UnNews:Cabbie mistaken for Bush at White House press conference
From Uncyclopedia, the content-free encyclopedia
|This article is part of UnNews||We distort, you deride|
16 May 2006
Washington, DC-- A stunned George Bush watched backstage last night as a black taxi driver, whom an aide had apparently mistaken for the president, addressed the nation and fielded questions from the press.
Jamal "Chance" Gardner, 34, drove up to the front gate of the White House at 8:55 P.M. E.S.T. in order to pick up an unidentified intern on his way home. But he picked up more than he bargained for when John Tohu-Bohu, a White House press liason, poked his head through the window and said, "There you are. Where were you? Hurry, you're on in five minutes," and whisked the bewildered Mr. Gardner inside, where staffers threw a suit on him and applied makeup. At 9:00 P.M., Mr. Tohu-Bohu handed him a speech and hustled him to the podium.
Mr. Gardner sped through the speech, which announced the imminent invasion of Brazil, with less difficulty than Mr. Bush normally exhibits. But when the press corps began raising their hands and shouting "Mr. President, Mr. President," the cabbie, realizing they apparently meant him, appeared momentarily flustered. Nevertheless, he soon relaxed into the role and answered reporters' questions with ease. An excerpt from the press conference transcript follows:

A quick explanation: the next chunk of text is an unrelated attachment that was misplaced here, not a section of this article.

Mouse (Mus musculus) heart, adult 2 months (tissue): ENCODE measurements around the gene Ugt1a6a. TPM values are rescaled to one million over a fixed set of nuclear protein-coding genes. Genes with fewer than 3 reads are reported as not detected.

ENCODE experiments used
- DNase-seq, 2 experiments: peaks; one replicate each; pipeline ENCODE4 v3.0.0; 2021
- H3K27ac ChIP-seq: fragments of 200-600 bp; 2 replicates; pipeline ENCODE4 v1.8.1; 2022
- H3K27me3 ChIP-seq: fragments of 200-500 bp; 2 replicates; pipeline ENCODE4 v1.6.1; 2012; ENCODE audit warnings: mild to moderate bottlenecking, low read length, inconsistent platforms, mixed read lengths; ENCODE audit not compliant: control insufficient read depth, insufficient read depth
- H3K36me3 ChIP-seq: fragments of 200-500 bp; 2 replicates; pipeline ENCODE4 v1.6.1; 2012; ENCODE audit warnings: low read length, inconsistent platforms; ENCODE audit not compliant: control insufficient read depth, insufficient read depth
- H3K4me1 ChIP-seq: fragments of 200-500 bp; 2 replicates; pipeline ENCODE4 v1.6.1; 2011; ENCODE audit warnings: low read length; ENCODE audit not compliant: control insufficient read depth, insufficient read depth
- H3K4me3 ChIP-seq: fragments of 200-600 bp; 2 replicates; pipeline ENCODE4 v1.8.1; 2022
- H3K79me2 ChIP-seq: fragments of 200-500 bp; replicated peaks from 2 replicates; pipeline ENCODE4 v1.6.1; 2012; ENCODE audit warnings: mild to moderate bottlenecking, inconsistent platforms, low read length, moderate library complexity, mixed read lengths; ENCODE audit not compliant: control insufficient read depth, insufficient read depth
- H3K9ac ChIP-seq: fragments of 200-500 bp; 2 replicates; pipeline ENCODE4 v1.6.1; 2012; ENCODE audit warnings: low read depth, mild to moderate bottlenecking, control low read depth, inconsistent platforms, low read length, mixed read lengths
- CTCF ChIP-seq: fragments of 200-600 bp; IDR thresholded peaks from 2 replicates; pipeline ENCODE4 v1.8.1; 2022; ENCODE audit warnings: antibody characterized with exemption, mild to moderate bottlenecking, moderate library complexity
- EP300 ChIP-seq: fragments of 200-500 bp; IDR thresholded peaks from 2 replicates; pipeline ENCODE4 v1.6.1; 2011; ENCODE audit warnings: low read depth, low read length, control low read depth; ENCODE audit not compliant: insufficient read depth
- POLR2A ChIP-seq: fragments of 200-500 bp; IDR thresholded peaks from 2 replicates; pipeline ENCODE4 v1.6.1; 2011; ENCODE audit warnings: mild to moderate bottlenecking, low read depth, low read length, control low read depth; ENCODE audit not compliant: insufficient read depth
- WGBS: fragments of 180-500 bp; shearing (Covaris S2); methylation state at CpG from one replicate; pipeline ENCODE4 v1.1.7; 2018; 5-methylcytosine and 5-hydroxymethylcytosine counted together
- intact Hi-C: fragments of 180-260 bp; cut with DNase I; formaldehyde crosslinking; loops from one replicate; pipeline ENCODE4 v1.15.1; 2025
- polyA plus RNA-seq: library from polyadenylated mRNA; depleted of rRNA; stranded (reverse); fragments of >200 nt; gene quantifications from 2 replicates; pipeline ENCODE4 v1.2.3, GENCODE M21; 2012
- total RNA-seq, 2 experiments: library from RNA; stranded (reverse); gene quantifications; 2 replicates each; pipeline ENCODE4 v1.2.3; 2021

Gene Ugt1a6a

Mr. Tohu-Bohu: The President will now take questions from the press.
Reporters: Mr. President! Mr. President!
Mr. Gardner: (face of horror)
Reporter 1: Mr. President, why Brazil and why now?
Mr. Gardner: Um...uh...Well, Brazil you know, it's a big country, brother. Very big. Lots of drugs, lots of crime, lots of, you know, naked women and f*gs.
Reporter 2: So wait, is this a war on drugs, organized crime, pornography or threats to the definition of marriage?
Mr. Gardner: Yeah.
Reporters: (cheers and applause)
According to a White House aide who asked not to be identified, Mr. Tohu-Bohu apparently did not realize his error until he escorted Mr. Gardner backstage, where he came face to face with a livid Mr. Bush. The president demanded to go immediately on the air himself, but his aides told him he had an urgent meeting with Sheikh Yerbouti of Saudi Arabia and dragged him there with the help of the Secret Service.
Queried later by reporters, Mr. Gardner had no regrets about the mishap and how he had handled it. "The White House, man, what a bitchin' crib. Glad I got to see it. Wonder who pimps the president's ride?"